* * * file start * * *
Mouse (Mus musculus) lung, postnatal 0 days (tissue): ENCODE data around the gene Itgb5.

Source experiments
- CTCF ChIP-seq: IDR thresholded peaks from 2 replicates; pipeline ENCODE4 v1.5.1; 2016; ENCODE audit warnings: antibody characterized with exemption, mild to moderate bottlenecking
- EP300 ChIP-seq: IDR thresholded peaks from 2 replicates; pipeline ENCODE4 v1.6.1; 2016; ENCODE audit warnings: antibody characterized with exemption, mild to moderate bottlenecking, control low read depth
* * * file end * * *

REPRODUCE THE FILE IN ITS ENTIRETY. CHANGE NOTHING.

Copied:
Mouse (Mus musculus) lung, postnatal 0 days (tissue): ENCODE data around the gene Itgb5.

Source experiments
- CTCF ChIP-seq: IDR thresholded peaks from 2 replicates; pipeline ENCODE4 v1.5.1; 2016; ENCODE audit warnings: antibody characterized with exemption, mild to moderate bottlenecking
- EP300 ChIP-seq: IDR thresholded peaks from 2 replicates; pipeline ENCODE4 v1.6.1; 2016; ENCODE audit warnings: antibody characterized with exemption, mild to moderate bottlenecking, control low read depth